Deregulation and its Discontents

Deregulation and its Discontents

Rewriting the Rules in Asia

Edited by M. Ramesh and Michael Howlett

Deregulation and its Discontents examines the different ways in which the issues related to deregulation and reregulation have been addressed in Asia. The role of government in business has gone through distinct, if overlapping, cycles: regulation, deregulation and reregulation. However, little is known about deregulation and even less about reregulation, particularly in relation to Asia. The contributors to this book examine the links between the cycles through detvailed analyses of the electricity market, pensions and stock markets in the Asia Pacific. They also offer an explanation of regulatory cycles.

Chapter 5: Privatization and Regulation of Competition in the Electricity Sector

Lucas A. Skoufa

Subjects: asian studies, asian economics, asian politics and policy, economics and finance, asian economics, public sector economics, politics and public policy, asian politics, social policy and sociology, economics of social policy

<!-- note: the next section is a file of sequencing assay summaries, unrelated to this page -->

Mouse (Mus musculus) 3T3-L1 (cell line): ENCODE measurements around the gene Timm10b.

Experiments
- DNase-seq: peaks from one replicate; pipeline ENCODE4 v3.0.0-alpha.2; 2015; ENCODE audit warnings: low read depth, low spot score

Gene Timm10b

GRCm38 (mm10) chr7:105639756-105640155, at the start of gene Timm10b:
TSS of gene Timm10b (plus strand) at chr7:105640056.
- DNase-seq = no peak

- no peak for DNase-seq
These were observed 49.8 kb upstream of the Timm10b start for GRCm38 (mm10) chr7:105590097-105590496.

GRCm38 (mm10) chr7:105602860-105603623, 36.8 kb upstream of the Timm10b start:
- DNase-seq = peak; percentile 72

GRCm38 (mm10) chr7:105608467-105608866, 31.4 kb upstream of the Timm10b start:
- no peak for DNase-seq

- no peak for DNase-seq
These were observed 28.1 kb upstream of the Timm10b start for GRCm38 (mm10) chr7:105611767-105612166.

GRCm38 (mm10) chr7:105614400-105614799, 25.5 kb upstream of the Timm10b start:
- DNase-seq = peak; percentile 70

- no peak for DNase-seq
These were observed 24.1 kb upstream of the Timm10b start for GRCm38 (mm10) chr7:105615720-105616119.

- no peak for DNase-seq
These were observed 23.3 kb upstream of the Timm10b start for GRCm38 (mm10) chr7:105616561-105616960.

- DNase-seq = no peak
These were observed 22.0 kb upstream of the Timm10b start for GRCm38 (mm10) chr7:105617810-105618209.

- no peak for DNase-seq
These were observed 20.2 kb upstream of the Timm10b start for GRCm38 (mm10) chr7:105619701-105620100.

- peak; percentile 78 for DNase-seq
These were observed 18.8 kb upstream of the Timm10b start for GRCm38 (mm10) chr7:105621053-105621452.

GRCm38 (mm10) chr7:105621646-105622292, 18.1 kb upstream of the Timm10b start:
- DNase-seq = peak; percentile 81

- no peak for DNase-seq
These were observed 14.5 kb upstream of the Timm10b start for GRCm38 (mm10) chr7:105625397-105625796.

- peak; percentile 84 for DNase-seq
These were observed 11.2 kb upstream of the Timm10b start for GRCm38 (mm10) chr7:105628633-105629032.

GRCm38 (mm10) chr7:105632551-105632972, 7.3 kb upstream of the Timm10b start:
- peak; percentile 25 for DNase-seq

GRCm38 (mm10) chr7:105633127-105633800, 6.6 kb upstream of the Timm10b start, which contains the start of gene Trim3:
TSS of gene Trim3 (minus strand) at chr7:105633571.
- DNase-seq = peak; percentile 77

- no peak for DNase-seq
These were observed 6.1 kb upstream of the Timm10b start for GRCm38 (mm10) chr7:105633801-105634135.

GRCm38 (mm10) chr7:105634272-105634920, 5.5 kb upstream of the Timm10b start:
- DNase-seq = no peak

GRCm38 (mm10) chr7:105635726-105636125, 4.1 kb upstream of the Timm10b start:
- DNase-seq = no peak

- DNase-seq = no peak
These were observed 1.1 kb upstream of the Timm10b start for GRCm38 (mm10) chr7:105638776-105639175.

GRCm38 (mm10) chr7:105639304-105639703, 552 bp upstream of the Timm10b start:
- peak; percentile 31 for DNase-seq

Lucas A. Skoufa The privatisation and reform of electricity supply industries in many countries around the world has seen a transformation in the thinking of senior management of organisations had to become more commercially focused. For these privatised firms the old paradigm of meeting government obligations is no longer an objective, in a commercial world maximising shareholder wealth is now important. For almost a century beforehand electricity sectors in most countries around the world were ‘natural monopoly’ industries where government or private suppliers were subjected to regulation based on prices entry, investment, service quality, and other aspects of a firm’s behaviour (Joskow 1998). Privatisation and reform has meant that ownership of generation firms has either moved to the private sector or been retained by governments; government owned electricity is now expected to run like a business. Whatever the style of ownership of electricity firms the spectre of regulation has been such that it is a major consideration in a firm’s strategic choices and behaviours. There is a lack of strategic planning literature of firms in regulated environments which has been acknowledged by Mahon and Murray (1981); Smith and Grimm (1987); Reger et al. (1992); Russo (1992); Parker (2002) and Bonardi (2004). It is the intention of this chapter to address some of the issues involved with this. The general issues involved with regulation are presented first in this chapter and then regulation with regards to electricity generation firms is discussed. Thereafter a ‘Governance-Strategic Choice (GSC) Framework’, which is meant to...

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